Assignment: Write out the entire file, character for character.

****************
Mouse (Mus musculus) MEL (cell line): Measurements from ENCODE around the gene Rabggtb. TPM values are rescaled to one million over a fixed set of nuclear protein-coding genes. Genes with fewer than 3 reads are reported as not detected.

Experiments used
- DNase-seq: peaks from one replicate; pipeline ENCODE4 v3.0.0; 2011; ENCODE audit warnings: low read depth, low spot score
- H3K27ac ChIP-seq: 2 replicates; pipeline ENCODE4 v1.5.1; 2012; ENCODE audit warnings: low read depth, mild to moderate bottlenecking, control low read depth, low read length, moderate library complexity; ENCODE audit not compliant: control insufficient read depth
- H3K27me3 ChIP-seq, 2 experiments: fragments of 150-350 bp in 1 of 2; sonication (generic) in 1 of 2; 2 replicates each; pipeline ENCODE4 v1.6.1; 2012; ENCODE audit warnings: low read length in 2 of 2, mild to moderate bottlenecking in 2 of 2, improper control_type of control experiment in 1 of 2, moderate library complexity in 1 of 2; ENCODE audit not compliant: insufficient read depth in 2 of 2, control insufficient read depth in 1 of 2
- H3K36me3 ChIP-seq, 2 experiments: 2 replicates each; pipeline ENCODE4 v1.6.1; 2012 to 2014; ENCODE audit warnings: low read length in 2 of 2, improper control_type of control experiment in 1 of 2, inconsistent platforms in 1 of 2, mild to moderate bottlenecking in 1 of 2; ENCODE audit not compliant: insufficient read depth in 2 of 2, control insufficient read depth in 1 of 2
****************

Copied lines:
Mouse (Mus musculus) MEL (cell line): Measurements from ENCODE around the gene Rabggtb. TPM values are rescaled to one million over a fixed set of nuclear protein-coding genes. Genes with fewer than 3 reads are reported as not detected.

Experiments used
- DNase-seq: peaks from one replicate; pipeline ENCODE4 v3.0.0; 2011; ENCODE audit warnings: low read depth, low spot score
- H3K27ac ChIP-seq: 2 replicates; pipeline ENCODE4 v1.5.1; 2012; ENCODE audit warnings: low read depth, mild to moderate bottlenecking, control low read depth, low read length, moderate library complexity; ENCODE audit not compliant: control insufficient read depth
- H3K27me3 ChIP-seq, 2 experiments: fragments of 150-350 bp in 1 of 2; sonication (generic) in 1 of 2; 2 replicates each; pipeline ENCODE4 v1.6.1; 2012; ENCODE audit warnings: low read length in 2 of 2, mild to moderate bottlenecking in 2 of 2, improper control_type of control experiment in 1 of 2, moderate library complexity in 1 of 2; ENCODE audit not compliant: insufficient read depth in 2 of 2, control insufficient read depth in 1 of 2
- H3K36me3 ChIP-seq, 2 experiments: 2 replicates each; pipeline ENCODE4 v1.6.1; 2012 to 2014; ENCODE audit warnings: low read length in 2 of 2, improper control_type of control experiment in 1 of 2, inconsistent platforms in 1 of 2, mild to moderate bottlenecking in 1 of 2; ENCODE audit not compliant: insufficient read depth in 2 of 2, control insufficient read depth in 1 of 2